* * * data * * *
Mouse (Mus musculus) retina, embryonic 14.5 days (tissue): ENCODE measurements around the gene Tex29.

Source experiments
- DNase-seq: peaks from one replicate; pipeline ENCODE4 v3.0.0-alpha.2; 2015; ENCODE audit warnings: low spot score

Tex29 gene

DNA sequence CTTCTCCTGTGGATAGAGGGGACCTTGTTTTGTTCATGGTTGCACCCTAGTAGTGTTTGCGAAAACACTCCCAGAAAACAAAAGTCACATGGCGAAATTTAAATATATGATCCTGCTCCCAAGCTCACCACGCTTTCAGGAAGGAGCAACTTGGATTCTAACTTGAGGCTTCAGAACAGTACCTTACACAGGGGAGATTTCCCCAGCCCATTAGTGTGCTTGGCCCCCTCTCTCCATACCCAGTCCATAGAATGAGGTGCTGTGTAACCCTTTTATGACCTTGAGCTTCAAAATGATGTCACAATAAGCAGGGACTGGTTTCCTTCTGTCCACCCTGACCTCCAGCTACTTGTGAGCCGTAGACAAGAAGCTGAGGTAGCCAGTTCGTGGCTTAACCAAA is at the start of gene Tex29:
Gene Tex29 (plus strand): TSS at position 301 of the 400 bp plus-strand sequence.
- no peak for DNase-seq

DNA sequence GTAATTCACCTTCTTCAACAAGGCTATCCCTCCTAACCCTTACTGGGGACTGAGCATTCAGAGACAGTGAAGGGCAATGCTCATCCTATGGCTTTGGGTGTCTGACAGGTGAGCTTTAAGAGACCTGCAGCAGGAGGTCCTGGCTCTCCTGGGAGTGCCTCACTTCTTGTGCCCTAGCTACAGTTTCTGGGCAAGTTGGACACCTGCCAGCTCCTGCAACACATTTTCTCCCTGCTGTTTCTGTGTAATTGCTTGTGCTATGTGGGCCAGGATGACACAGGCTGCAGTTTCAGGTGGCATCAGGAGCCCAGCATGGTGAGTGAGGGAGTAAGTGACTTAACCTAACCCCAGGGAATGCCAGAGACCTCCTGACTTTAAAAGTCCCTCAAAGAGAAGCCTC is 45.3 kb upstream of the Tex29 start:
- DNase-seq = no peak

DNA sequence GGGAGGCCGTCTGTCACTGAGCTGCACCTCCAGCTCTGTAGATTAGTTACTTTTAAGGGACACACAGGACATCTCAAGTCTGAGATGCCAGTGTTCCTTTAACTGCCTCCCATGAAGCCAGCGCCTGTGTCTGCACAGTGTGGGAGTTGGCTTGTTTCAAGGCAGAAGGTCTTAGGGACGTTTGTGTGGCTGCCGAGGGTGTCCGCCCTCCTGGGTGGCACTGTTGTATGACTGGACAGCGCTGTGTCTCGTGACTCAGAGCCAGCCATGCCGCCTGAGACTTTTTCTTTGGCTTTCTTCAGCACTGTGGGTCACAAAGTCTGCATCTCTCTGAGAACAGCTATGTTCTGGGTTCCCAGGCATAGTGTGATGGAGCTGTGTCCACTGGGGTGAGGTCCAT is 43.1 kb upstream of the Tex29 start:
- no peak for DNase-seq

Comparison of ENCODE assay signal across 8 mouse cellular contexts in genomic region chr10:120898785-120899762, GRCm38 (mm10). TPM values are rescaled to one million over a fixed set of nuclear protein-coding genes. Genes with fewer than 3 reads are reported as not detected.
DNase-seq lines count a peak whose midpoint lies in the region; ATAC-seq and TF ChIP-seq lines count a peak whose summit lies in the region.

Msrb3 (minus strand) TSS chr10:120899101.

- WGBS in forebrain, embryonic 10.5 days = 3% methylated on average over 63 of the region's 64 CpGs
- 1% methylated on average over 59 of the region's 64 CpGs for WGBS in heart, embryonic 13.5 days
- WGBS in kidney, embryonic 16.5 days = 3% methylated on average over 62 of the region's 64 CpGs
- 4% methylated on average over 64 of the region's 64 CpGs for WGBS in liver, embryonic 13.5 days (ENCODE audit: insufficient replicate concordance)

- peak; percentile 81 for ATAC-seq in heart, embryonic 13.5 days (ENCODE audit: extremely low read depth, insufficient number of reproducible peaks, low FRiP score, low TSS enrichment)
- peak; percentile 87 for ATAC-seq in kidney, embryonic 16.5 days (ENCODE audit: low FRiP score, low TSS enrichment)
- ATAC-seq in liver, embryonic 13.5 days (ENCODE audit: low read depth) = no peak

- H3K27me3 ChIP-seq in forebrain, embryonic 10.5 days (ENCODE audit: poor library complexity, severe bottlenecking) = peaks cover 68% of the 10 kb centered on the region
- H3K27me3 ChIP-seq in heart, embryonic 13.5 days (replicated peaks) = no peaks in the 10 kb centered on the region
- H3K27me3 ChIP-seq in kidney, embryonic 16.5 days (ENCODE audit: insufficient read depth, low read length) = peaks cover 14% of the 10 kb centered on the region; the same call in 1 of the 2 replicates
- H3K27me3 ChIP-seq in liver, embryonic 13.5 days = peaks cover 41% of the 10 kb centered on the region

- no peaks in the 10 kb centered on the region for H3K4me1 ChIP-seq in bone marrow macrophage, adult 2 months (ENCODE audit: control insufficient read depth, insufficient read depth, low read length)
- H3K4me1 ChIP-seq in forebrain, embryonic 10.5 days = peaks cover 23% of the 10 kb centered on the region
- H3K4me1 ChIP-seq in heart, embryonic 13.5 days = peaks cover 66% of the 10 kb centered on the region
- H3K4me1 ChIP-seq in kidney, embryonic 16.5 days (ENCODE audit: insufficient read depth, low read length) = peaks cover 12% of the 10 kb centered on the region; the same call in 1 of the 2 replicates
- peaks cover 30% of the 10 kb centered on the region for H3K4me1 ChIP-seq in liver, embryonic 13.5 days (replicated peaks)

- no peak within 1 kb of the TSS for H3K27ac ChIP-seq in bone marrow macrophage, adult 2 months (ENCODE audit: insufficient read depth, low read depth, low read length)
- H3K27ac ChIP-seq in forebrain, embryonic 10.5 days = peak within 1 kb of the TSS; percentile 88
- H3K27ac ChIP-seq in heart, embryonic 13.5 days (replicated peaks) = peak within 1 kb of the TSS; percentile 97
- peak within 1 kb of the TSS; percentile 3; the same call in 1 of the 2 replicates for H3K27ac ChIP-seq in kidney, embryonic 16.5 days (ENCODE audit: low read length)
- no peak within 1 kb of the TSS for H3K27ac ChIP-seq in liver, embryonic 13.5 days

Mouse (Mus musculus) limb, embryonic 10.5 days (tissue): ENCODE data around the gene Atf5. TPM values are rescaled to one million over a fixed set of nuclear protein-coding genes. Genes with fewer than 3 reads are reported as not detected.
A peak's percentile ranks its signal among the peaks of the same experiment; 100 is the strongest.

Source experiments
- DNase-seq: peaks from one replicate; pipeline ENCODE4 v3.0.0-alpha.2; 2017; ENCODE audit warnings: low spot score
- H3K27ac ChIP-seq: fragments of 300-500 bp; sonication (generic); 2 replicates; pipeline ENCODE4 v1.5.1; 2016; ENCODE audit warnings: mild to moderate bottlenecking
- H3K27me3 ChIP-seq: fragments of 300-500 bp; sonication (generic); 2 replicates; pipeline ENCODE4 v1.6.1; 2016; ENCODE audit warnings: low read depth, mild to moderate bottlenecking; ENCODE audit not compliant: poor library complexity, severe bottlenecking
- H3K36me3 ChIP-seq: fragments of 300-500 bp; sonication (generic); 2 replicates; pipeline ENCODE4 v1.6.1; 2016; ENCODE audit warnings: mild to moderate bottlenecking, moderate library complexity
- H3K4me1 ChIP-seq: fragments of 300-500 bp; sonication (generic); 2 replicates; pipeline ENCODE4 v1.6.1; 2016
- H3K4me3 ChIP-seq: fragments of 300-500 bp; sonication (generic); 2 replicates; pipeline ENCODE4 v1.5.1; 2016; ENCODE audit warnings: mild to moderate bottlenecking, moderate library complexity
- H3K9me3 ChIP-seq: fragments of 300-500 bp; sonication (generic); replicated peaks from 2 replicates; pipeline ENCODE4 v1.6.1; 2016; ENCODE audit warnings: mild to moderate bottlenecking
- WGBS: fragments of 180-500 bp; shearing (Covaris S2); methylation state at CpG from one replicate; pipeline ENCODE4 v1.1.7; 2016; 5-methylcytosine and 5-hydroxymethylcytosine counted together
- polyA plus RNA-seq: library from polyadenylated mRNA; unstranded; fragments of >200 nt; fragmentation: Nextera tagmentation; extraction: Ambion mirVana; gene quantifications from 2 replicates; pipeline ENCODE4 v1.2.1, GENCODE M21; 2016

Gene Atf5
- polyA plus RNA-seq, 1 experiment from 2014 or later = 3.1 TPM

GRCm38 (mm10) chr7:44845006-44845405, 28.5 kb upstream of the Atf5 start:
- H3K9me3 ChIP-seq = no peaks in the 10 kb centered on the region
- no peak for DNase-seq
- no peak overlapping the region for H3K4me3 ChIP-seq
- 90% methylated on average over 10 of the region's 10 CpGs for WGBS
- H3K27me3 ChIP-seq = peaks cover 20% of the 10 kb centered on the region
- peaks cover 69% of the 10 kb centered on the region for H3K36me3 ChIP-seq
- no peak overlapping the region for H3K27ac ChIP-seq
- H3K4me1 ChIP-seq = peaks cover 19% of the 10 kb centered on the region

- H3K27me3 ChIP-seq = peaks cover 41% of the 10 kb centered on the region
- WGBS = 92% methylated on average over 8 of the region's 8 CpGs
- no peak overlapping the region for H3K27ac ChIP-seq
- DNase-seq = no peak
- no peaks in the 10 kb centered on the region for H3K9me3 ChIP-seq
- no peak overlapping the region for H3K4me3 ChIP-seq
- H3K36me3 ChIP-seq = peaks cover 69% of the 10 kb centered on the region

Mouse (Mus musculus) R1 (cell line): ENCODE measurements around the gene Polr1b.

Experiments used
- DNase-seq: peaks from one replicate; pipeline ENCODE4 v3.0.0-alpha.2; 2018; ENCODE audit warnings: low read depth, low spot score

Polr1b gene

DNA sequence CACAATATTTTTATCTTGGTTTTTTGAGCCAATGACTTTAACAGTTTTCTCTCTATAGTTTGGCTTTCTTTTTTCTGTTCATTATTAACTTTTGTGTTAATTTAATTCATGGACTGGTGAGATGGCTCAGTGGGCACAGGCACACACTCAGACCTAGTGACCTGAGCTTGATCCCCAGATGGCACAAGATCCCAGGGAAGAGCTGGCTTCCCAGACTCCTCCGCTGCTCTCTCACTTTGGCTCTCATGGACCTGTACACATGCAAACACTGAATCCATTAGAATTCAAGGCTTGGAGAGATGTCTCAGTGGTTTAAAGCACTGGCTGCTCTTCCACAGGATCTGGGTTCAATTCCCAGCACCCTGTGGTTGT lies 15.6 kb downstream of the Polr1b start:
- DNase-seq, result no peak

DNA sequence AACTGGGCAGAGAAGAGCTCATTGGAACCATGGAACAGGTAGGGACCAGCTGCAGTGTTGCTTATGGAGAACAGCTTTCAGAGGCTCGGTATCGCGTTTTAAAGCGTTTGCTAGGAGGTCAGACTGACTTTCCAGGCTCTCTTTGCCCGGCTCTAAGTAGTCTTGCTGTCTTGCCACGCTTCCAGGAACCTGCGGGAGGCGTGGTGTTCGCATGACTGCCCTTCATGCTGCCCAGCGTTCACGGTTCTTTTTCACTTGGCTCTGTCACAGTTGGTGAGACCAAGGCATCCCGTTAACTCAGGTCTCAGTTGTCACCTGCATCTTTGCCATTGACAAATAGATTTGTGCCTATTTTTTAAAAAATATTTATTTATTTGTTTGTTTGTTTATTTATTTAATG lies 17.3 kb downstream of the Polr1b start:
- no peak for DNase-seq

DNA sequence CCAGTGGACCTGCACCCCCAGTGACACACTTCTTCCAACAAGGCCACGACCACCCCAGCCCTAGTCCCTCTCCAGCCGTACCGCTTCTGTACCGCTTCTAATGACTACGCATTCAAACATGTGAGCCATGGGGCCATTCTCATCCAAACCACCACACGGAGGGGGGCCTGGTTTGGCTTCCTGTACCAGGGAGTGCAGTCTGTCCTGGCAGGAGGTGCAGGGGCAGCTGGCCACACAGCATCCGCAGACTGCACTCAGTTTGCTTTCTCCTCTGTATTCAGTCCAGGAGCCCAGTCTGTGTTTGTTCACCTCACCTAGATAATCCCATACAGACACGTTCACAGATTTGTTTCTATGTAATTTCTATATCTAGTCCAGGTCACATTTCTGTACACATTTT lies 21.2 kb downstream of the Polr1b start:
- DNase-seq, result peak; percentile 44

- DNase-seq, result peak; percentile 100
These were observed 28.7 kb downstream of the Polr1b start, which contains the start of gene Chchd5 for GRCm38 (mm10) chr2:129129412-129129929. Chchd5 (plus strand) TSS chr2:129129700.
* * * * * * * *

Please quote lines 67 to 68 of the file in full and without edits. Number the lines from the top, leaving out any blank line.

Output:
Experiments used
- DNase-seq: peaks from one replicate; pipeline ENCODE4 v3.0.0-alpha.2; 2018; ENCODE audit warnings: low read depth, low spot score